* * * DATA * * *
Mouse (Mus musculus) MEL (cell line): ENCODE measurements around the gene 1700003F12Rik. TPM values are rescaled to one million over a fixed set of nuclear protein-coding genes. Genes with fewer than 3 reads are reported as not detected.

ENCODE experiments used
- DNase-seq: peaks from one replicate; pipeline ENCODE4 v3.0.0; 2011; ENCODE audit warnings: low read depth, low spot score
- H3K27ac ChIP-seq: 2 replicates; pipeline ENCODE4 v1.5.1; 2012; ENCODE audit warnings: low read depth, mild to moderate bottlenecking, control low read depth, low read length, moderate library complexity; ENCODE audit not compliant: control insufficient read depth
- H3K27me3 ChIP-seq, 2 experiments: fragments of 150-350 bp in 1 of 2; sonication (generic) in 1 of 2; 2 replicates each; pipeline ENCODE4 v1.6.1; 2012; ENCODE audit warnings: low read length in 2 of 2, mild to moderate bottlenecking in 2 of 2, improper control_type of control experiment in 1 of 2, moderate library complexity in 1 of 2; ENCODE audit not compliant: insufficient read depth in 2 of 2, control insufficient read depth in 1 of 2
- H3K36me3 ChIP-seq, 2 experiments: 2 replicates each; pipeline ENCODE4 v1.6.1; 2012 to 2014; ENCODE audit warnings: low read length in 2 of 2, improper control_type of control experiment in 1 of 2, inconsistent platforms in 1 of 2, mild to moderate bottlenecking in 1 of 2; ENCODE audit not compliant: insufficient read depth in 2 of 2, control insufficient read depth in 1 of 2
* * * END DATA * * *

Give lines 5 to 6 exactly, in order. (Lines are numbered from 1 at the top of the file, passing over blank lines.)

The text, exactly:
- H3K27me3 ChIP-seq, 2 experiments: fragments of 150-350 bp in 1 of 2; sonication (generic) in 1 of 2; 2 replicates each; pipeline ENCODE4 v1.6.1; 2012; ENCODE audit warnings: low read length in 2 of 2, mild to moderate bottlenecking in 2 of 2, improper control_type of control experiment in 1 of 2, moderate library complexity in 1 of 2; ENCODE audit not compliant: insufficient read depth in 2 of 2, control insufficient read depth in 1 of 2
- H3K36me3 ChIP-seq, 2 experiments: 2 replicates each; pipeline ENCODE4 v1.6.1; 2012 to 2014; ENCODE audit warnings: low read length in 2 of 2, improper control_type of control experiment in 1 of 2, inconsistent platforms in 1 of 2, mild to moderate bottlenecking in 1 of 2; ENCODE audit not compliant: insufficient read depth in 2 of 2, control insufficient read depth in 1 of 2